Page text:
In 2005, Bi Kidude bint Baraka was presented with the WOMEX 2005 Award for her lifetime achievements and contributions to world music.
This intriguing and inspiring woman was a repository and leading exponent of Swahili culture. (Bi Kidude) herself said, “How can I stop singing? When I sing I feel like a 14-year old girl again.”
Battlefield Band plays Scottish music of rare passion and joy. Inspired by their rich heritage of Celtic music and fired by the strength of today’s Scottish Cultural scene (which they themselves have done much to create and fuel), Battlefield Band mix the old songs with new self-penned material, and perform them on a unique fusion of ancient and modern instruments – bagpipe, fiddle, synthesizer, guitar, cittern, flute, bodhran and accordion.
This is the gold standard, the band against which all others are measured. After 3 years they still lead the way for Scottish music — introducing new musicians, new music; always involving their ever widening audience, as they travel the world.
In 22 the band welcomed back Pat Kilbride. A member of the band in the mid-seventies, and featured on the classic album At The Front, this was his second stint on the Battlefield. In the intervening years, this fine musician and singer has toured with Kips Bay and recorded a highly regarded solo CD.
Dookin’ was released in 27. Dookin’ is the Scottish word for what you do at Halloween – as in ‘dookin’ for apples. This is a reference to what Battlefield Band has been doing for all these years, Dookin’ into the great pool of Scottish and Irish music and song.
Battlefield Band founder Alan Reid describes the group’s 29th album Zama Zama… Try Your Luck: “This album started as a collection of songs and tunes about gold. But as we searched, like the alchemists of old, it turned into a wider idea. In the process we saw the greed, disasters and victories inherent in the search and exploitation of various sources of wealth in this world. Then, as if by demonic serendipity, along came the worldwide economic crisis. We watched the major banks, insurance companies and Hedge Funds etc., implode, discrediting the entire financial system and many of its managers and advisers – but there was still more to come. We, in Britain, could only stand and watch aghast as many Members of Parliament, and the House of Lords at Westminster, the Mother of Parliaments’ were exposed for their cynical misuse of the expenses system, often amounting to fraud. As we put this album together we have been amazed, angered, depressed and hilariously horrified.”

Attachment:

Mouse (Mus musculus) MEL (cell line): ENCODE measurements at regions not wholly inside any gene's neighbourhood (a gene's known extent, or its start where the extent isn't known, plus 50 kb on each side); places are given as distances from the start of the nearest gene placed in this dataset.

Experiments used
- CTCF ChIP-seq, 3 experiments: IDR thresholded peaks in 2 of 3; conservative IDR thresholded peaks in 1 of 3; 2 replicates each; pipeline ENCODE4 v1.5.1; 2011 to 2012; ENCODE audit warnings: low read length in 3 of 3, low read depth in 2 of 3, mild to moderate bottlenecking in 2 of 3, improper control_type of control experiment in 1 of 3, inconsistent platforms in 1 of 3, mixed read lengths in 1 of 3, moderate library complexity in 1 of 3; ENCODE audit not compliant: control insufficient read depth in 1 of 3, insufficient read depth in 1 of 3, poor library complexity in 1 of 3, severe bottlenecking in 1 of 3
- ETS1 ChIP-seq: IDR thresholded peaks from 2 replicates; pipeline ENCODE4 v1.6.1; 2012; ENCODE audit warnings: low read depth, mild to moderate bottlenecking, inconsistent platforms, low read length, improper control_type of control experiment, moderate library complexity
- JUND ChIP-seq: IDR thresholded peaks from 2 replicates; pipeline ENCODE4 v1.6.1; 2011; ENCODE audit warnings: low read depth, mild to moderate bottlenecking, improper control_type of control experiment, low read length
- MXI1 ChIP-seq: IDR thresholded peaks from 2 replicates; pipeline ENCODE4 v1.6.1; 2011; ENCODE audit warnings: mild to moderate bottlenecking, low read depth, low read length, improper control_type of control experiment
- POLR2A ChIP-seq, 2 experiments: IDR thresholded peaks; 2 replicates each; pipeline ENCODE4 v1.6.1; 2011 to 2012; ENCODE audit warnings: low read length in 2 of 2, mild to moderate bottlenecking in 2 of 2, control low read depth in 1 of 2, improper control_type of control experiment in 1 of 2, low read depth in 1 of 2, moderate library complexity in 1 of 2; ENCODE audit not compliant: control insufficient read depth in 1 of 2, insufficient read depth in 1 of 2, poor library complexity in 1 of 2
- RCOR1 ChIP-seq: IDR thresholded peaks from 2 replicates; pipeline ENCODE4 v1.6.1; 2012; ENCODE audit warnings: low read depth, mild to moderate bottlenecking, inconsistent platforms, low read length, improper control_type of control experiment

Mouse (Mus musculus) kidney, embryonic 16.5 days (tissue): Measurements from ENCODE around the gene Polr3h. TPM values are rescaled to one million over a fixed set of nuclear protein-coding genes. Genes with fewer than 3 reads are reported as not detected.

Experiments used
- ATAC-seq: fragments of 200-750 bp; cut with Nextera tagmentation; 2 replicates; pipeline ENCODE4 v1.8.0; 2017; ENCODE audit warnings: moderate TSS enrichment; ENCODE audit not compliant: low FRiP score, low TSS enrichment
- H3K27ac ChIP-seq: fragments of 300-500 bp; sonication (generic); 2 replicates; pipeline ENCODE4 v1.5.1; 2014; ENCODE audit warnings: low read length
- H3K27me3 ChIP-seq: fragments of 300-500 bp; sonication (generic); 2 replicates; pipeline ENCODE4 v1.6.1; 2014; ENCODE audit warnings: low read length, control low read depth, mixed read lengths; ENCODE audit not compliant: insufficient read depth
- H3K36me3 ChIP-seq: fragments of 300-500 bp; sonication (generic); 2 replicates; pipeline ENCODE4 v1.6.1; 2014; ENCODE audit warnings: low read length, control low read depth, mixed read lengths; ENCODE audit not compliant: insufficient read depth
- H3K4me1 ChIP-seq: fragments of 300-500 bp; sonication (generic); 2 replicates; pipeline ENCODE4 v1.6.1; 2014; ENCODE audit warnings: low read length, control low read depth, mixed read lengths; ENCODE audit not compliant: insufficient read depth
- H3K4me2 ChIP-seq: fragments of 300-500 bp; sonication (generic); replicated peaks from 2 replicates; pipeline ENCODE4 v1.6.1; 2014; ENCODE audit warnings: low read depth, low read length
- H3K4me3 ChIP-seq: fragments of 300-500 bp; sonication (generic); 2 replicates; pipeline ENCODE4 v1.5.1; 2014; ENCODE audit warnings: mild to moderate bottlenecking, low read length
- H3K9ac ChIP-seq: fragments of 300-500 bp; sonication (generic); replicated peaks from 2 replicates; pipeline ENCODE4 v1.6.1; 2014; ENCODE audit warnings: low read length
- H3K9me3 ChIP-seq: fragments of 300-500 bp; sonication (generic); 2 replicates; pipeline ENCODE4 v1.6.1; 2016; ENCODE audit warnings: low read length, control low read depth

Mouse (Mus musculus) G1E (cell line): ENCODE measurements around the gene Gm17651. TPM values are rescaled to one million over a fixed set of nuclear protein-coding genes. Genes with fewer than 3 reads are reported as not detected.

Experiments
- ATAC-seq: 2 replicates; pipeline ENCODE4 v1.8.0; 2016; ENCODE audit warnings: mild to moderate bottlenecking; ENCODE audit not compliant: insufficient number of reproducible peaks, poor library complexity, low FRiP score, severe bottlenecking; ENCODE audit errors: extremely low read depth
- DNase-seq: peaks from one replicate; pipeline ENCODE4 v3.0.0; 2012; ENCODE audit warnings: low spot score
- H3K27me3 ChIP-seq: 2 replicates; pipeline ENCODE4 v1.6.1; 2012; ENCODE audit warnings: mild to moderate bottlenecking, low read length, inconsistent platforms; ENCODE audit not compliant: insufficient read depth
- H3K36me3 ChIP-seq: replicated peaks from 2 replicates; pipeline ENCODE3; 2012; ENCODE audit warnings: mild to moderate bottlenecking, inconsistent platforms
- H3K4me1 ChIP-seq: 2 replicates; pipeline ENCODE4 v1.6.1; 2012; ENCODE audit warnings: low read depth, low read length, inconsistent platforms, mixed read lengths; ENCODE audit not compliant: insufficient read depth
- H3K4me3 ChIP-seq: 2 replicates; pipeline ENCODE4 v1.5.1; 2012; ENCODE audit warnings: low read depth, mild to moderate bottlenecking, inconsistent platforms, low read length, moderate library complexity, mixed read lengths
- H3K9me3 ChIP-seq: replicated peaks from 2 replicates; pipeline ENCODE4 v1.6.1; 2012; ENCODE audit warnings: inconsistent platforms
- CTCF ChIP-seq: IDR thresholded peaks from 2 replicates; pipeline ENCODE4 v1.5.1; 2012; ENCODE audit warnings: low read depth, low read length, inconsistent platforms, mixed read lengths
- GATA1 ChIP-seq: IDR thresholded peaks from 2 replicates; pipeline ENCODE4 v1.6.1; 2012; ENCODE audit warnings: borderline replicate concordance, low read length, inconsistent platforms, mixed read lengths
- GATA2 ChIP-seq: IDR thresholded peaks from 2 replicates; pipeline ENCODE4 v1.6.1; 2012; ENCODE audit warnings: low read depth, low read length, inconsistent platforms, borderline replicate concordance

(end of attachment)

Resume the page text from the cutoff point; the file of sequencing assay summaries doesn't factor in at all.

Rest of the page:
Line-up came out on the 18th August 2011. The musicians featured in the recording include a new member, fiddler and piper Ewen Henderson, from the Highlands of Scotland. The lineup at the time was Sean O’Donnell on Vocals, Guitar, Cittern; Ewen Henderson on Fiddle, Bagpipes, Vocals, Piano; Alasdair White on Fiddle, Whistle, Bouzouki, Bagpipes; Mike Katz – Bagpipes, Whistles, Bouzouki, Guitar, Bass, Vocals; and a special appearance on harmonica from Scottish bluesman Mike Whellans
Battlefield Band (1977)
At the Front (Temple Records, 1978)
Stand Easy (Temple Records, 1979)
Preview (Temple Records, 198) Home is Where the Van Is (Temple Records, 198)
The Story So Far (Temple Records, 1982)
There’s a Buzz (Temple Records, 1982) Anthem for the Common Man (Temple Records, 1984)
On the Rise (Temple Records, 1986)
Music in Trust Vol 1 (Temple Records, 1986)
After Hours: Forward to Scotland’s Past (1987)
Celtic Hotel (Temple Records, 1987)
Music in Trust Vol 2 (1988)
Home Ground – Live From Scotland (1989)
New Spring (Temple Records, 1991)
Quiet Days (Temple Records, 1992)
Opening Moves (Topic Records, 1993)
Farewell to Nova Scotia (Escalibur, 1996) Threads (Temple Records, 1995)
Across the Borders (Temple Records, 1997) Live Celtic Folk Music (Munich, 1998) Rain, Hail or Shine (Temple Records, 1998) Leaving Friday Harbor (Temple Records, 1999) Happy Daze (Temple Records, 2001) Time and Tide (Temple Records, 22)
Best of Battlefield 1976 – 2003 (Temple Records, 2003)
Out for the Night (Temple Records, 2004) The Road of Tears (Temple Records, 2006) Dookin’ (Temple Records, 2007) Zama Zama… Try Your Luck (Temple Records, 2009) Line-up (Temple Records COMD214, 211) Room Enough For All (Temple Records, 2013) Beg & Borrow (Temple Records, 2015)
Battlefield Band – Live in Concert at the Brunton Theatre (Temple Records, 2008
Agustin Henke was born in Sevilla (Spain). He learned flamenco percussion at an early age with the prestigious Manueli Soler. Later on, he took part in shows such as “Por aquí te quiero ver” together with bailaores (dancers) Javier Baron, Israel Galvan or Rafael de Carmen, guitarist Pedro Sierra and the cantaora La Tobala. His most famous shows include La Tirana and Flamenco Republic by the María Pagés Company.
He has recorded with the greatest names in Spanish flamenco, and currently accompanies artists such as El Niño de Pura, Jose Antonio Rodriguez, Pedro Sierra, Carmen Linares, Manolo Franco, Cantores de Híspalis, and Juana Amaya.
Besides the cajón, his remarkable adaptability endowed him with mastery of the jembe, the Indian tabla, and the crótalos (finger cymbals), while accompanying himself with a half drum kit, congas, pandero (frame drum), or even tinaja (clay pot).
Today, he is one of the most sought-for percussionists in Spain, both on stage and in recording studios.
In the southeast of Tajikistan, where the majestic Pamir Mountains reach heights only slightly lower than those of the Himalayas, local traditions of devotional song, mystical music, and dance have flourished among mountain-dwelling Pamiri peoples. Together with Badakhshan’s rugged geography, these practices have nourished the preservation of many aspects of traditional culture.